A holistic approach helps bury this mindset by underscoring that cybersecurity can no longer remain an afterthought in big strategic decisions about the likes of business models, product mix, M&A and digital strategy. That’s why corporations are starting to come to terms with the reality that they must view data security as an overarching business problem, not just an IT problem. Some companies have adopted this mindset, but mostly only piecemeal. That’s why cyber-knowledgeable rank-and-file employees must also be in the mix. The more they know about a company’s strategic priorities and appetite for risk, the more helpful they can be.
Corporate boards will obviously play a key role as well because their decision-making power is required.
Consider, for example, a recent survey of cybersecurity leaders that targeted banks, investment companies and insurers. These financial services institutions (FSIs) lead the pack in terms of the average cost of cybercrime incurred by companies in a particular industry. In the survey, conducted by Deloitte, respondents said their worries about cyber-exposure were second only to regulatory/compliance concerns. At the same time, however, only 42 percent of respondents said they felt their organization was “extremely effective” or “very effective” in managing cyber-exposure.
News of such a disconnect these days is too important to go unreported to the board of directors. Directors, like CISOs, can no longer afford to be content with the status quo. Simply weighing data about metrics, resources and compliance, a common drill, is insufficient. Directors must also consider what an organization is doing to protect its data and ultimately its business.
During the past year or so, fortunately, many directors have begun asking hard questions about their company’s cyber-risk. What, exactly, is the company’s risk appetite? Have threat and vulnerability assessments been conducted to evaluate company risk? Does the organization have the expertise and resources needed to reduce risk? And what risk has the organization already mitigated, removed or accepted?
Directors have been noticing shareholder proposals at other companies that directly link CEO pay to cybersecurity, such as Disney and Verizon. Since CEOs report to boards, that hits close to home. Some boards have also begun recruiting cybersecurity experts to join them to ensure the board is fully aware of potential business risks, although so far only a small percentage of S&P 500 companies have identified these experts in their proxy statements.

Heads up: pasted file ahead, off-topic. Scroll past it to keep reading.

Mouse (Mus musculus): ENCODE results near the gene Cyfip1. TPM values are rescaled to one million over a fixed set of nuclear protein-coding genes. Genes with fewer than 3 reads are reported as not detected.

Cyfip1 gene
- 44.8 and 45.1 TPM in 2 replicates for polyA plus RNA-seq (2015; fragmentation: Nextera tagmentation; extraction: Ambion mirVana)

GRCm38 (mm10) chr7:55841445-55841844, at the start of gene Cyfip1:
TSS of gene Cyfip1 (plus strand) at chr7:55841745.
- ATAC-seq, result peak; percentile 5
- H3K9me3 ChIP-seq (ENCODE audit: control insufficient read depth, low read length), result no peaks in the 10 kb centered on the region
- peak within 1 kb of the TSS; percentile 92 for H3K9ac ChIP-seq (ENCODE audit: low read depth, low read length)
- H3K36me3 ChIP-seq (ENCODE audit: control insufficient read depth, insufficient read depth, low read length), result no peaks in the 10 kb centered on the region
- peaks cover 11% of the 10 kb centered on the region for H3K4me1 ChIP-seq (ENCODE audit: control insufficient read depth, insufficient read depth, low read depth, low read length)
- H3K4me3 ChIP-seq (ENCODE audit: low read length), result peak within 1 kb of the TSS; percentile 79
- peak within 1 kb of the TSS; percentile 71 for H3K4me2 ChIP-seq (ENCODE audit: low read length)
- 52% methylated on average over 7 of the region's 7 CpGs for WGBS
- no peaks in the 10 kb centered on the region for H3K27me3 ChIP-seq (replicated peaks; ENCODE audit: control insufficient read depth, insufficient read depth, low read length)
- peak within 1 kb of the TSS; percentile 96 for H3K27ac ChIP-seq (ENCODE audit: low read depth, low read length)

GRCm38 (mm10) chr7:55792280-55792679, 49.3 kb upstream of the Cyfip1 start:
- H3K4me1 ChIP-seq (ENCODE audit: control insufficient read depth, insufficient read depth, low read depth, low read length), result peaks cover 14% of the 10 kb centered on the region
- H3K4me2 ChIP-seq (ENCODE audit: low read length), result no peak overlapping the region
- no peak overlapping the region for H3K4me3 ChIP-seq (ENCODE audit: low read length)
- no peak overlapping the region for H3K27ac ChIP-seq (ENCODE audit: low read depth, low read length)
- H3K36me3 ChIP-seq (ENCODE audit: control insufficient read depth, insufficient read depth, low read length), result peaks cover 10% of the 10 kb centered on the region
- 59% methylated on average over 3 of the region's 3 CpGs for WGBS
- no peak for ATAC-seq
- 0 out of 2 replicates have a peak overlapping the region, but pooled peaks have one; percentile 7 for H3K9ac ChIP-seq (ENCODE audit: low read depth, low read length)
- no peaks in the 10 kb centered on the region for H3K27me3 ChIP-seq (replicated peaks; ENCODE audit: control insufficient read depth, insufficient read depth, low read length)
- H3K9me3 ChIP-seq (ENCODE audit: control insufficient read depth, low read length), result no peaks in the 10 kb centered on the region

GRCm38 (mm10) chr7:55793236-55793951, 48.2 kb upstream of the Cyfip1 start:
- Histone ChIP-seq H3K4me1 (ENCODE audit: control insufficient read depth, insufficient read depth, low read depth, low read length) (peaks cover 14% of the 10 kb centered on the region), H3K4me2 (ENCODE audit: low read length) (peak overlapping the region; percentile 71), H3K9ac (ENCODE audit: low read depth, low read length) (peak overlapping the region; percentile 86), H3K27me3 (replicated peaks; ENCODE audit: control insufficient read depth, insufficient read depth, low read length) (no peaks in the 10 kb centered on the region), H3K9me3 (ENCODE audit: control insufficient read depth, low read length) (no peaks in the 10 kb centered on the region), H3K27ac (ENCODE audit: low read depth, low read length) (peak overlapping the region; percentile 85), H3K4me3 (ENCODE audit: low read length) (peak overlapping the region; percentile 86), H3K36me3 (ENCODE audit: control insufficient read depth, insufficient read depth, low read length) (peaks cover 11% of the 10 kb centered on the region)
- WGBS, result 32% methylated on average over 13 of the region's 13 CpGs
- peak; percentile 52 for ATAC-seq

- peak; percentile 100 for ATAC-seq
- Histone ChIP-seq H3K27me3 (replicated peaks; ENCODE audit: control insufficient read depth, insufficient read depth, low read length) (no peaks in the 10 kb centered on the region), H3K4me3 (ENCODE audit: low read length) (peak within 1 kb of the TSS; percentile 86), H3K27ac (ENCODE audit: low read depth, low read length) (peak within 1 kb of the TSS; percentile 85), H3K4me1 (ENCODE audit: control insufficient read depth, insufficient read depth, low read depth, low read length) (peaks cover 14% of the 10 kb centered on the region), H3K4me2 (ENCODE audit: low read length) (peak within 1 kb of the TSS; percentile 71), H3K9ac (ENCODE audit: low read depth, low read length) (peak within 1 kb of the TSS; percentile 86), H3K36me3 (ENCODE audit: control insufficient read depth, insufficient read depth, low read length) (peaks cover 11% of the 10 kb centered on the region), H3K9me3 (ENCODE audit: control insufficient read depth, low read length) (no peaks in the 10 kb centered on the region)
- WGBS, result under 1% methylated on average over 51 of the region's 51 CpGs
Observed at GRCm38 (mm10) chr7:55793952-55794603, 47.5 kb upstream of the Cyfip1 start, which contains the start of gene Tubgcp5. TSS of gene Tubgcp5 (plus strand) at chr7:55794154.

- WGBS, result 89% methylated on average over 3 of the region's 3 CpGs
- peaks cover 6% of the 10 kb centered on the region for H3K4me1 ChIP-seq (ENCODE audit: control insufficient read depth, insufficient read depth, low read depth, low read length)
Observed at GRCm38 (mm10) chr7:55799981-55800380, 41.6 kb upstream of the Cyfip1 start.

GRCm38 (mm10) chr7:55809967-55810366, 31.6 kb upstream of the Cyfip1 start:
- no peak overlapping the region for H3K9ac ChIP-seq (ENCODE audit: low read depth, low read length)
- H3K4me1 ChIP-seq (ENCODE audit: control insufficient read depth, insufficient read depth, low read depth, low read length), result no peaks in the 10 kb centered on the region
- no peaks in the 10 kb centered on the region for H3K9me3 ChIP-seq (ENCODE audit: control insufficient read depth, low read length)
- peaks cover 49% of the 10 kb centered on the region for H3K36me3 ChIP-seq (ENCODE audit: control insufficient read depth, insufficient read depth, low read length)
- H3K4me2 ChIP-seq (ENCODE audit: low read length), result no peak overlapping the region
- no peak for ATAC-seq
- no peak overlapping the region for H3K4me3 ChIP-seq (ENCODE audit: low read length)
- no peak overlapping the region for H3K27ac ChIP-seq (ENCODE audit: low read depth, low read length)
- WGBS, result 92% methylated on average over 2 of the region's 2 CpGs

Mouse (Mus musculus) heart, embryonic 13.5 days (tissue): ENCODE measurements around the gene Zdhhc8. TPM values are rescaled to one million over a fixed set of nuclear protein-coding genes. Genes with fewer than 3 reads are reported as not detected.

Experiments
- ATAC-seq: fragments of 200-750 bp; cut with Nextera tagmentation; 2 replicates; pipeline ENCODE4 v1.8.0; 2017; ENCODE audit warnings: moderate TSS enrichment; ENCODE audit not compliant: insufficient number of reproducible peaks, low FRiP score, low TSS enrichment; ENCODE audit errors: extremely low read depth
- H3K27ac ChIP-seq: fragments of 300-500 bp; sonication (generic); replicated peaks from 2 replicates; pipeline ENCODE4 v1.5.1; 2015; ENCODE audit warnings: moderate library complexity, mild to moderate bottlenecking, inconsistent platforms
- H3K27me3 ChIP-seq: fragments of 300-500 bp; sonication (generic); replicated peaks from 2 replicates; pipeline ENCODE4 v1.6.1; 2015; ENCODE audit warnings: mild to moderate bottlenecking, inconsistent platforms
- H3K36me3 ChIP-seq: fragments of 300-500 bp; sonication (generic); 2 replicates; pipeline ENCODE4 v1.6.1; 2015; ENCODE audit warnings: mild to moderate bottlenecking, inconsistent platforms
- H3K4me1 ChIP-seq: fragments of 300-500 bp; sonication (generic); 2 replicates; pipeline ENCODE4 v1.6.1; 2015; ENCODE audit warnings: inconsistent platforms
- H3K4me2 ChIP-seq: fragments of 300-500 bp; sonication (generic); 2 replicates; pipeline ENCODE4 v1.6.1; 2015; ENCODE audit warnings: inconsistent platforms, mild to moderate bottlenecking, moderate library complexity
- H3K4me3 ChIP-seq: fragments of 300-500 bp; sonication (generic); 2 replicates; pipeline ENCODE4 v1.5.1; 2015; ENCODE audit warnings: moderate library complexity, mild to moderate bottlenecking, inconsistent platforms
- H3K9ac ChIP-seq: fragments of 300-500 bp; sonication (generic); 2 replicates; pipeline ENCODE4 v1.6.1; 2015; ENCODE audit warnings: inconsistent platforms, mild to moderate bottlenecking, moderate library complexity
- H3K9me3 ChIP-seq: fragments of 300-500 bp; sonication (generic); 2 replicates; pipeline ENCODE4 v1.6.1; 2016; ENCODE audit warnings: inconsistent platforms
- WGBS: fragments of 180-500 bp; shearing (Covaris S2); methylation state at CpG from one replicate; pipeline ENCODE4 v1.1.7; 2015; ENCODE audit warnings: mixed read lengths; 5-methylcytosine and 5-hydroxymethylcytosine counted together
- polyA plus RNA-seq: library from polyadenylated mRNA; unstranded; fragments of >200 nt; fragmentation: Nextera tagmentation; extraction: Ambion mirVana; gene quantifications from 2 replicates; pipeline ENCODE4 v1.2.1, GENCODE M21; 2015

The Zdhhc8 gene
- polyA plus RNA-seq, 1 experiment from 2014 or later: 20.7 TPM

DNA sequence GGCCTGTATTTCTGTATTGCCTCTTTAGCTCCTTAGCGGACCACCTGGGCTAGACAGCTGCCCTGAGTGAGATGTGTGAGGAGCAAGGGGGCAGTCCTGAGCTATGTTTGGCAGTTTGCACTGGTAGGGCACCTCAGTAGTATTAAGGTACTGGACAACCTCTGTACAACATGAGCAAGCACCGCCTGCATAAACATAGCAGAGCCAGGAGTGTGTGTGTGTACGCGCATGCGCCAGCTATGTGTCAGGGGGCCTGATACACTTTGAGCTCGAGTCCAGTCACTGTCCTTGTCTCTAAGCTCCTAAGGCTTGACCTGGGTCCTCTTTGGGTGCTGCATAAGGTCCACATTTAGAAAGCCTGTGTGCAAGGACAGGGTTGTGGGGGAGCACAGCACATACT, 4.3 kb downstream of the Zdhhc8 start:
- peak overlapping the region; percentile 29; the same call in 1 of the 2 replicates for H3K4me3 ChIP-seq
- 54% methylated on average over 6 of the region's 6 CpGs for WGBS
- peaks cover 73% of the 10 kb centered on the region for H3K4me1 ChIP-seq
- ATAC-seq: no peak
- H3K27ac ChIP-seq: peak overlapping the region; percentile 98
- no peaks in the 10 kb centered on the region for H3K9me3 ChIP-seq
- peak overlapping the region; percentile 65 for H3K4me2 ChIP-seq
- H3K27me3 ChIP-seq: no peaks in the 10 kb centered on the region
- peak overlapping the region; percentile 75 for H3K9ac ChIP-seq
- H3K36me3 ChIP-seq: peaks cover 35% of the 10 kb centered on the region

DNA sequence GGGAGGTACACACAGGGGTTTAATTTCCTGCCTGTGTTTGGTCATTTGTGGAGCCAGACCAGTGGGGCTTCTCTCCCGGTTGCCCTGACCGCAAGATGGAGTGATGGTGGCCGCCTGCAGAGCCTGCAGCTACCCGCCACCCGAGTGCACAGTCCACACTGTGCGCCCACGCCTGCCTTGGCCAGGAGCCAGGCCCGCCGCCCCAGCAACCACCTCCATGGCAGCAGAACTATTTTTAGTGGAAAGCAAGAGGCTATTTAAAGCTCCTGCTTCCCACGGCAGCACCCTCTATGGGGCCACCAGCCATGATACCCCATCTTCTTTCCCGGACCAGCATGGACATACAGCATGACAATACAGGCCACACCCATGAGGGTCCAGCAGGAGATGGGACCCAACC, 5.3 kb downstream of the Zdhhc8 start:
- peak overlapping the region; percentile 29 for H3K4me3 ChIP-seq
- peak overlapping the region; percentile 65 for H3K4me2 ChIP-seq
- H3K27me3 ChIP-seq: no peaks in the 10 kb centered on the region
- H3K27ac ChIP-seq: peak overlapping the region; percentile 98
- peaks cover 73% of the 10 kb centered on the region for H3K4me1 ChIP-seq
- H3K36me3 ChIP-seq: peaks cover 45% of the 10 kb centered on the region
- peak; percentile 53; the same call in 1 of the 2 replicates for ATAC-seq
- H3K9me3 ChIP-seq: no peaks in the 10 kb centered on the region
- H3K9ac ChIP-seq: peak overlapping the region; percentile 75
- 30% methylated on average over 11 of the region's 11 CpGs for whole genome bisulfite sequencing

Meanwhile, CISOs—always critically important—are becoming even more so by taking the time to better educate directors about security issues. Even if the board attracts a cybersecurity expert, it can still benefit from input from an engaging CISO offering additional perspective.
CISOs themselves can also do better, however, and not merely because most today don’t have a sufficient view of the business side of cybersecurity. Many CISOs, for example, don’t have complete lists of IT inventory or third-party suppliers. This may be because the CISO works for an acquired company not fully integrated into the parent company. Or perhaps he or she works for a company with divisions that run their own technology operations and erect silos.
If one of these scenarios is the case, the CISO needs to work to overcome it. Otherwise, these situations leave CISOs without the ability to fully access the security risks of the entire organization—and that should not be tolerated. Every qualified corporate employee has to join the cyber-fight to mitigate risk wherever it exists.